communication skills
Corporate Culture

Listen Before You Leap

Mark Fitzgibbons
Mark Fitzgibbons
Communication Director, Employee Benefits

8.25 seconds.

That’s how long I have to get you to keep reading.

A recent report by Microsoft® compared the attention span of a human and a goldfish and found the two were disturbingly close. In fact, the goldfish beat us by over half a second. The Microsoft report claimed the average human attention span went from 12 seconds in 2000 to just 8.25 seconds in 2015. Those figures were compared to an average goldfish attention span of 9 seconds.

The challenge we all face today when trying to communicate is that we’re in constant competition for our audience’s attention, and we need to make sure we get and keep that attention for our message to have any effect.

Many of us think that communication is talking — and talk we do. We advertise, advise, argue, analyze, bloviate, criticize, interrupt, judge, moralize, opine, sell, threaten…and blog!

But, good communication requires good listening and understanding as well as talking. If you’re the only one talking, that’s a lecture. Effective communication is a two-way conversation. (Spoiler alert: Join in this communication conversation by commenting below.)

A Greek philosopher once said, “We have two ears and one mouth so that we can listen twice as much as we speak.” Most of us don’t listen very well. Or if we do manage to listen, we’re often just waiting until the other person finishes so we can say what is on OUR mind. The result of this nonlistening is we hold on to inaccurate assumptions and know our conversation partner (not audience) or understand their concerns — and we don’t tailor our message to keep their attention long enough to share our message.

So what to do? Here are some suggestions…

Face-to-Face Listening

To be a good listener, we must first pay attention. In a face-to-face situation, nonverbal components rule the communication roost:

  • Posture
  • Physical movements (fidgeting)
  • Eye contact
  • Mental “presence” and genuine interest

Verbal components of listening well include:

  • Using one or two words to encourage continued talking
  • Asking open-ended questions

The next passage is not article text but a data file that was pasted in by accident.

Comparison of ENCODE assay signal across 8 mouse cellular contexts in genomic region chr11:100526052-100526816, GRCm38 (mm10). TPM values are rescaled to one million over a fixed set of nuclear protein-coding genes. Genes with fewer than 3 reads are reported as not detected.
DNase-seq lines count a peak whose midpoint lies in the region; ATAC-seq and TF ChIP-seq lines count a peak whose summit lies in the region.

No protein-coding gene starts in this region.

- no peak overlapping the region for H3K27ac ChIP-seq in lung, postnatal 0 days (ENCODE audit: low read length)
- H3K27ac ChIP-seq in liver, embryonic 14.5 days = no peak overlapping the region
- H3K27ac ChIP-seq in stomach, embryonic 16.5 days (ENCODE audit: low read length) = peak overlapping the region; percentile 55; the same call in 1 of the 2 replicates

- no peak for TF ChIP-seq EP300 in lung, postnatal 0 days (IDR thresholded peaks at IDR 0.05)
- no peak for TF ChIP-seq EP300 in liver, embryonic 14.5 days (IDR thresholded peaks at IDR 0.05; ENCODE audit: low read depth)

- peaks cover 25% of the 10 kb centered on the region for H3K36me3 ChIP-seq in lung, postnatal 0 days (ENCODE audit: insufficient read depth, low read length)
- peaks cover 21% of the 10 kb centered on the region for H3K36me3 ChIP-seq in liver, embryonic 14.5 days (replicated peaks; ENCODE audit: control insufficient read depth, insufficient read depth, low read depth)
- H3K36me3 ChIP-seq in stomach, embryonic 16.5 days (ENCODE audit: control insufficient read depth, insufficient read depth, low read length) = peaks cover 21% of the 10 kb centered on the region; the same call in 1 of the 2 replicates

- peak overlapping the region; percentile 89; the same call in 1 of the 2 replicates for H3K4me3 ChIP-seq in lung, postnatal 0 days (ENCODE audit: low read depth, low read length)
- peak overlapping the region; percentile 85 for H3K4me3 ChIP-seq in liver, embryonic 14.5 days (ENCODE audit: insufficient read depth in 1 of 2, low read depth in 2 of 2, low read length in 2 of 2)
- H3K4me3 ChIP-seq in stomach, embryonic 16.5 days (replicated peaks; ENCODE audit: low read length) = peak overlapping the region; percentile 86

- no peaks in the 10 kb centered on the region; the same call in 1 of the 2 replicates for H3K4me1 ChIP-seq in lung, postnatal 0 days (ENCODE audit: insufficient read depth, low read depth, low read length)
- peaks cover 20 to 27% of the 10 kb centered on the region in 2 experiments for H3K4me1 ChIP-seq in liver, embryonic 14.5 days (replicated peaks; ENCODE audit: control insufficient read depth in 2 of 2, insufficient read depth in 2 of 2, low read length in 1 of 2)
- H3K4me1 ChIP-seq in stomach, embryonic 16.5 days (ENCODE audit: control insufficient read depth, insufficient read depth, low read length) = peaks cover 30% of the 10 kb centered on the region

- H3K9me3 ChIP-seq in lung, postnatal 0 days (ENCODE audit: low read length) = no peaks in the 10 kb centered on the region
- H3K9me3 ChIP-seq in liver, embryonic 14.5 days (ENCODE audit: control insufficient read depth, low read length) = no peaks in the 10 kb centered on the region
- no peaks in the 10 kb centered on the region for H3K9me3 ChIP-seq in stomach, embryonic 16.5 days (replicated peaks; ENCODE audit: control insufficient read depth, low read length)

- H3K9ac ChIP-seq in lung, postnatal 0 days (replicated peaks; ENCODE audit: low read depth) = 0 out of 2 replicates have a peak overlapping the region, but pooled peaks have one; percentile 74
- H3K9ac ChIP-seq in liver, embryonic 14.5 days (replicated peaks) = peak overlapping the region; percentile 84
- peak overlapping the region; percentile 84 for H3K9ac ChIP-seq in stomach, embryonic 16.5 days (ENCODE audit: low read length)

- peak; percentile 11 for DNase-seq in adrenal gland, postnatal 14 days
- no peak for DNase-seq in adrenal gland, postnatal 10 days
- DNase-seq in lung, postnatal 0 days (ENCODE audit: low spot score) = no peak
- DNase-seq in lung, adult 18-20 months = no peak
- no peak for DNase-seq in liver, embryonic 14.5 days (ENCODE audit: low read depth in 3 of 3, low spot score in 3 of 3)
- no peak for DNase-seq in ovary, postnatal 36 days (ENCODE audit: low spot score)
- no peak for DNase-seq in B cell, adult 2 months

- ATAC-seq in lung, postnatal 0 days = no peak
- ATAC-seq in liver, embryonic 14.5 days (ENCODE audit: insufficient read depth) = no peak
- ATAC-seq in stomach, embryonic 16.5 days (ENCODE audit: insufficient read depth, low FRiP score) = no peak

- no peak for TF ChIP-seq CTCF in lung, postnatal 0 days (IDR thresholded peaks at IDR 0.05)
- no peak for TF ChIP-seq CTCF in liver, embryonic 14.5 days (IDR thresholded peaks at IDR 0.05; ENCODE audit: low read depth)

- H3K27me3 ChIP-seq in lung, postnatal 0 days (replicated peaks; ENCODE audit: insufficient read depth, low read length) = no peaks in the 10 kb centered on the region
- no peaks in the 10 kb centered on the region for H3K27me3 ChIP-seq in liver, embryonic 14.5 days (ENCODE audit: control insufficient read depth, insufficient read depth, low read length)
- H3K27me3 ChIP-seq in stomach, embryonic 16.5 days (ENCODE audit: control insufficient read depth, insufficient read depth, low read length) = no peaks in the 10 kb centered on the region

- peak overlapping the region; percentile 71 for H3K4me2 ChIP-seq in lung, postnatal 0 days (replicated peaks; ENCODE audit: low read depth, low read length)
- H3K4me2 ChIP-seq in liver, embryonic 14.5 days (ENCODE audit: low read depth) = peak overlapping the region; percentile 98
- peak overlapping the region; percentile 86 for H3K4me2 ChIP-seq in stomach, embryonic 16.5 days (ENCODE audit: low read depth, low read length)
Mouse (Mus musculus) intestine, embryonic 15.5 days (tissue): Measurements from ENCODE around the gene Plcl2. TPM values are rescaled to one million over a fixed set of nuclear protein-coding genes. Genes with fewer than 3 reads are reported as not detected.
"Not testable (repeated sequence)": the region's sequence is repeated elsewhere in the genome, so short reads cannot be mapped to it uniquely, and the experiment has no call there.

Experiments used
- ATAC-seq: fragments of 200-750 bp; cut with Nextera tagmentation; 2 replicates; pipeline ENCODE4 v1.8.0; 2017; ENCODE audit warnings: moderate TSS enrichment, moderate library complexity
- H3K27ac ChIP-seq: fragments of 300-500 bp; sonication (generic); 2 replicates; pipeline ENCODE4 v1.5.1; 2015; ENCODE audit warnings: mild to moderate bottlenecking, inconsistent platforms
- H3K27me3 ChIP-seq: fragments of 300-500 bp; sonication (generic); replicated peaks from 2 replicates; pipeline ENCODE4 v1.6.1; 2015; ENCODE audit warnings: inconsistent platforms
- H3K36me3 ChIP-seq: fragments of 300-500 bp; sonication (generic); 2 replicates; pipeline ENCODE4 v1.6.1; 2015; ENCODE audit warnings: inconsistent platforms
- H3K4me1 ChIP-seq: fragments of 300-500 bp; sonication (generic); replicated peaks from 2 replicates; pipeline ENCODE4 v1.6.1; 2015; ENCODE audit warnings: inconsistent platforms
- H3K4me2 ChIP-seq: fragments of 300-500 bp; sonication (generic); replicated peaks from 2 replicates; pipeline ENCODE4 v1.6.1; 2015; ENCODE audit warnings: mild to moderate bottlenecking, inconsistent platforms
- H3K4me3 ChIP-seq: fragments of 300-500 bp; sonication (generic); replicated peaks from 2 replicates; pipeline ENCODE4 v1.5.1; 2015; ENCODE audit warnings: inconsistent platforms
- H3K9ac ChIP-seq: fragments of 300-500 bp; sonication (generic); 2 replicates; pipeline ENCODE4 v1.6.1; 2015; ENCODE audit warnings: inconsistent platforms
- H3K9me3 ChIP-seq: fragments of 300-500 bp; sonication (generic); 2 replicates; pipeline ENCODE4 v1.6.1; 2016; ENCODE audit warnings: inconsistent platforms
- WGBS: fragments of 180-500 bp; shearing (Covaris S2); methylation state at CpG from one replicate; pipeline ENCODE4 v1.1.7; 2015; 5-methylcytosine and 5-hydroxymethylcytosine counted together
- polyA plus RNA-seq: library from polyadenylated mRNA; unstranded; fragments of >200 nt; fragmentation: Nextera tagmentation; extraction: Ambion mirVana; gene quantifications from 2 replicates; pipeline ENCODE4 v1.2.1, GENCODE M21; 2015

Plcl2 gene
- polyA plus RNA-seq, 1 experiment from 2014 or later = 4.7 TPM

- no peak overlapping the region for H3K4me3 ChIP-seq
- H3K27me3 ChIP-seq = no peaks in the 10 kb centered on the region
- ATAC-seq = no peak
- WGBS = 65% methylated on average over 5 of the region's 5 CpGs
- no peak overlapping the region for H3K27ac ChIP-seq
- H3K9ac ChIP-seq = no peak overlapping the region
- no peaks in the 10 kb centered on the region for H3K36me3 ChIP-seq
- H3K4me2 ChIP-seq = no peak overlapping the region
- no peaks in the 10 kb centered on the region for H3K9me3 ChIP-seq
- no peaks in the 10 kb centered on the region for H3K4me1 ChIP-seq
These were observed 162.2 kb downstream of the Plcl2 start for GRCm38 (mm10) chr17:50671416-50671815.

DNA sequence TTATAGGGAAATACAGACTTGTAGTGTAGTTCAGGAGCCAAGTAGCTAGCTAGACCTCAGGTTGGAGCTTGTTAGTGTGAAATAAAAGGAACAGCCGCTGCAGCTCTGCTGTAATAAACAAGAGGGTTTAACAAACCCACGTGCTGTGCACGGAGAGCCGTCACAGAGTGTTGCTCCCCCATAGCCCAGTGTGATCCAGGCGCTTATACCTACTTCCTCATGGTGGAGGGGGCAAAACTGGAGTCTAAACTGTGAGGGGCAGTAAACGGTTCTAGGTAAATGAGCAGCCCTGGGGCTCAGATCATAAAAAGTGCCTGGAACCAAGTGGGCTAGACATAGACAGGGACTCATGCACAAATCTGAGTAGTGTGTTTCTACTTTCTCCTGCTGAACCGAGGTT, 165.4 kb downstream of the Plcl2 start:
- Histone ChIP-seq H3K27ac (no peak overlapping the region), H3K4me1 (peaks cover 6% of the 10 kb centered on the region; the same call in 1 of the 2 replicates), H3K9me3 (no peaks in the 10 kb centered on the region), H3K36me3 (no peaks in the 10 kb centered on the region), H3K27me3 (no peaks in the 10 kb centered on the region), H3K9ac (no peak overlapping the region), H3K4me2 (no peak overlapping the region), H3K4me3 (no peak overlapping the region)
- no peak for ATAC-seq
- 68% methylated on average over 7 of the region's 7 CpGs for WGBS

• Knowing when to be silent

Organization-Wide Listening

On an organizational level, there are a number of formal and informal channels that can be used to ask questions, improve listening, and foster an ongoing conversation:

  • Employee surveys
  • Focus groups
  • Enterprise social network scans
  • Social media scans
  • Always-on or pulse surveys
  • Town hall meetings

Regardless of the channels your organization chooses, the strategy behind the conversation should include these components, courtesy of the Harvard Business Review:

  • Intimacy: Personal and direct communication that involves at least as much listening as speaking
  • Interactivity: Talking with, not to, employees
  • Inclusion: Engaging employees in organizational messaging and telling the company story
  • Intentionality: A clear agenda (intent) to provide order, meaning, and a means to derive relevant action from the discussion

What’s in it for Me?

With listening and understanding as your foundation, you’ll be able to identify “what’s in it for them” elements and keep their attention for more than 8.25 seconds — if you avoid the curse of knowledge, simplify your message, and make connections to bring everything together. But those are topics for another blog.

Until then, enough with the lecture! Let’s get a conversation going in the comments below. Tell me what you think. Have you found yourself in situations both as the “listener” and the “lecturer”? What tips do you have?

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